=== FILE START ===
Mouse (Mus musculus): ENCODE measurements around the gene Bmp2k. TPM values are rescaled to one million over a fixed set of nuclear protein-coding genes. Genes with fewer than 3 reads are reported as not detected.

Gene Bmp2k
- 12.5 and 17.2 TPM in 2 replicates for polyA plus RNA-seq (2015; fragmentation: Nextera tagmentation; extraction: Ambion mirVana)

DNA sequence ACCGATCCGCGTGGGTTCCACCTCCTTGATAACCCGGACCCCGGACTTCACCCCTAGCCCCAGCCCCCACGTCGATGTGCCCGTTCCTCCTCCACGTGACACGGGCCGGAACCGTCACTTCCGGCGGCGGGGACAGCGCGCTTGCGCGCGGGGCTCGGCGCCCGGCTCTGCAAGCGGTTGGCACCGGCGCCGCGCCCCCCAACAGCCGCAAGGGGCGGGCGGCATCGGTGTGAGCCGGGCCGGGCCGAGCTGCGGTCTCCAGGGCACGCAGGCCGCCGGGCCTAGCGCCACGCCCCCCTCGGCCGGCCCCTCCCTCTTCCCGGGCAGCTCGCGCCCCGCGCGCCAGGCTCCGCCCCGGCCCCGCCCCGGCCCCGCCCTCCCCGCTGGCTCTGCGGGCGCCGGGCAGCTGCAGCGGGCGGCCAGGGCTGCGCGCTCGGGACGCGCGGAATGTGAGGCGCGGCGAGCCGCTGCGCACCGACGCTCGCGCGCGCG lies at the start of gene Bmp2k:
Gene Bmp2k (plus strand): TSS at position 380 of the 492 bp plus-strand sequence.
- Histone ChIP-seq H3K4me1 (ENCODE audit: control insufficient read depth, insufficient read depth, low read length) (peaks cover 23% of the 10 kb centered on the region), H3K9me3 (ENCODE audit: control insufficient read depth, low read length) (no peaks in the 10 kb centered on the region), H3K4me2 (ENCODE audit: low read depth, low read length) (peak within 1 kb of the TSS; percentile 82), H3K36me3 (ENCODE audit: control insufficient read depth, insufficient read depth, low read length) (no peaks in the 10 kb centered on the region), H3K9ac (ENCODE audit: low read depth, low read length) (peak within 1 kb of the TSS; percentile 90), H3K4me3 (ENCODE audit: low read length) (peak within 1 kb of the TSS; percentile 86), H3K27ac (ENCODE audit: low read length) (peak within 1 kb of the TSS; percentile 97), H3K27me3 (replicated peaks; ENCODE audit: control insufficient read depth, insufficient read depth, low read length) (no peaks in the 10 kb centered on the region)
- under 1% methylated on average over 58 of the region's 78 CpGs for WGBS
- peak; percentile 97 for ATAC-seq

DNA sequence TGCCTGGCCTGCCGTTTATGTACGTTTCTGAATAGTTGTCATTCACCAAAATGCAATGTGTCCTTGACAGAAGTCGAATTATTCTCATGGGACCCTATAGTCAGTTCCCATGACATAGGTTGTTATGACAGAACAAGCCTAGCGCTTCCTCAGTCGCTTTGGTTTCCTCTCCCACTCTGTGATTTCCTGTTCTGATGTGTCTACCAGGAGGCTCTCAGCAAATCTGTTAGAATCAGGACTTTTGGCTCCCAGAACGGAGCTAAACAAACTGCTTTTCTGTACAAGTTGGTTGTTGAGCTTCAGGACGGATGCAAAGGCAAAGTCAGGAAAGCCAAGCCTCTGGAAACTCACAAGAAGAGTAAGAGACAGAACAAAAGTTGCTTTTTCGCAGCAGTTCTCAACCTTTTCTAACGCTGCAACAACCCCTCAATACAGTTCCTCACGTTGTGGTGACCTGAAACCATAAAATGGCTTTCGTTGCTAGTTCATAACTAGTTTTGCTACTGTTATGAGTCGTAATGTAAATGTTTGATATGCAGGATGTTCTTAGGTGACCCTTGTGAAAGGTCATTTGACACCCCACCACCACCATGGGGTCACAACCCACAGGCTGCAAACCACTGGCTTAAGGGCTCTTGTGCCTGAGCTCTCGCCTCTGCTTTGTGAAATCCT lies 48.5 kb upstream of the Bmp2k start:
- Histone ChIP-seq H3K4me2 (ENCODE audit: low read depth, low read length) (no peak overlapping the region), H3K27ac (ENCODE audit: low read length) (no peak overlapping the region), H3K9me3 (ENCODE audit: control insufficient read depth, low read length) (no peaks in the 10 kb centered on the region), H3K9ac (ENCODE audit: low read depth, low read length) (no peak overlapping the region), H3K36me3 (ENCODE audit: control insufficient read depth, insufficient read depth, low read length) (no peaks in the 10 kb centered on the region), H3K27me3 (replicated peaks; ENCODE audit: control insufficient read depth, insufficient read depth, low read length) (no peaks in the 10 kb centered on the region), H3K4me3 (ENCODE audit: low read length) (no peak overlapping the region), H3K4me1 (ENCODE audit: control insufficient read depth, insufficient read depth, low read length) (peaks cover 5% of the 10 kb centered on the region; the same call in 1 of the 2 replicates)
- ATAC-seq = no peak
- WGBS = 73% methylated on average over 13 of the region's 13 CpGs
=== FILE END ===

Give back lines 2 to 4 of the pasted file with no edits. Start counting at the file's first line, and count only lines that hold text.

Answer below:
Gene Bmp2k
- 12.5 and 17.2 TPM in 2 replicates for polyA plus RNA-seq (2015; fragmentation: Nextera tagmentation; extraction: Ambion mirVana)

DNA sequence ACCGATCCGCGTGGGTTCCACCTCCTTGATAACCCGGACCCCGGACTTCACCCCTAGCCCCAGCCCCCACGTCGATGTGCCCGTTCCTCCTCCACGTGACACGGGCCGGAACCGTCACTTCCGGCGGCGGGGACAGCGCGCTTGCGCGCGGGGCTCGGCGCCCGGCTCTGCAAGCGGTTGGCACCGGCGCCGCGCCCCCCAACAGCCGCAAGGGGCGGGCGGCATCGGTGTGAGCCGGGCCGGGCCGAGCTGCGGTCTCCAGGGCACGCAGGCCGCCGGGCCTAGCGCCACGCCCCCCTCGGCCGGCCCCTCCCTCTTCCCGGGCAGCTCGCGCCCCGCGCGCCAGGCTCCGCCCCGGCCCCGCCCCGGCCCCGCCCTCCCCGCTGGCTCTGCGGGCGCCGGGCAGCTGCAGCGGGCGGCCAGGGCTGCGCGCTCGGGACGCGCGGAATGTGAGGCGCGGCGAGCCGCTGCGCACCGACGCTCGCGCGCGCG lies at the start of gene Bmp2k: